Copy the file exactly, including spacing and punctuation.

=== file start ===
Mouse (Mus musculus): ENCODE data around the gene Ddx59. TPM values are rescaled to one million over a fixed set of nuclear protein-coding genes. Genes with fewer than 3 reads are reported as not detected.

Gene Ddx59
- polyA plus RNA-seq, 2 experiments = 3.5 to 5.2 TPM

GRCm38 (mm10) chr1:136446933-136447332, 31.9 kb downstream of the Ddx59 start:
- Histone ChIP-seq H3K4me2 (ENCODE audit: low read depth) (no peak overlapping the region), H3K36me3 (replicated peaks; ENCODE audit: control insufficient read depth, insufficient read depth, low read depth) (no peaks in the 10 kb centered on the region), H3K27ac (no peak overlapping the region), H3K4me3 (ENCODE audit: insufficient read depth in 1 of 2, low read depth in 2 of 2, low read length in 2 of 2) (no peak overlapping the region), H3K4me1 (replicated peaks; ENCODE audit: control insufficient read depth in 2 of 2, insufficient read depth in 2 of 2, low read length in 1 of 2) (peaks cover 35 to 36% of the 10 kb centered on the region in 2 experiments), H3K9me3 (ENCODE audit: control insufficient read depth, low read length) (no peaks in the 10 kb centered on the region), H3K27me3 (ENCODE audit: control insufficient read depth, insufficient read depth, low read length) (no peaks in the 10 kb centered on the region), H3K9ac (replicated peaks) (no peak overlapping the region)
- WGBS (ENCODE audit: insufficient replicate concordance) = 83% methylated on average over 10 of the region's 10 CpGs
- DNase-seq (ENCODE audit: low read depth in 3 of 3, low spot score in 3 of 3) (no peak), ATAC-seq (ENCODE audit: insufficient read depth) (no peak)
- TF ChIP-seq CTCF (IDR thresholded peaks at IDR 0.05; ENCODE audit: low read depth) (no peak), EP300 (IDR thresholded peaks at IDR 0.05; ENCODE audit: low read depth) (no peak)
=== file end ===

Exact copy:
Mouse (Mus musculus): ENCODE data around the gene Ddx59. TPM values are rescaled to one million over a fixed set of nuclear protein-coding genes. Genes with fewer than 3 reads are reported as not detected.

Gene Ddx59
- polyA plus RNA-seq, 2 experiments = 3.5 to 5.2 TPM

GRCm38 (mm10) chr1:136446933-136447332, 31.9 kb downstream of the Ddx59 start:
- Histone ChIP-seq H3K4me2 (ENCODE audit: low read depth) (no peak overlapping the region), H3K36me3 (replicated peaks; ENCODE audit: control insufficient read depth, insufficient read depth, low read depth) (no peaks in the 10 kb centered on the region), H3K27ac (no peak overlapping the region), H3K4me3 (ENCODE audit: insufficient read depth in 1 of 2, low read depth in 2 of 2, low read length in 2 of 2) (no peak overlapping the region), H3K4me1 (replicated peaks; ENCODE audit: control insufficient read depth in 2 of 2, insufficient read depth in 2 of 2, low read length in 1 of 2) (peaks cover 35 to 36% of the 10 kb centered on the region in 2 experiments), H3K9me3 (ENCODE audit: control insufficient read depth, low read length) (no peaks in the 10 kb centered on the region), H3K27me3 (ENCODE audit: control insufficient read depth, insufficient read depth, low read length) (no peaks in the 10 kb centered on the region), H3K9ac (replicated peaks) (no peak overlapping the region)
- WGBS (ENCODE audit: insufficient replicate concordance) = 83% methylated on average over 10 of the region's 10 CpGs
- DNase-seq (ENCODE audit: low read depth in 3 of 3, low spot score in 3 of 3) (no peak), ATAC-seq (ENCODE audit: insufficient read depth) (no peak)
- TF ChIP-seq CTCF (IDR thresholded peaks at IDR 0.05; ENCODE audit: low read depth) (no peak), EP300 (IDR thresholded peaks at IDR 0.05; ENCODE audit: low read depth) (no peak)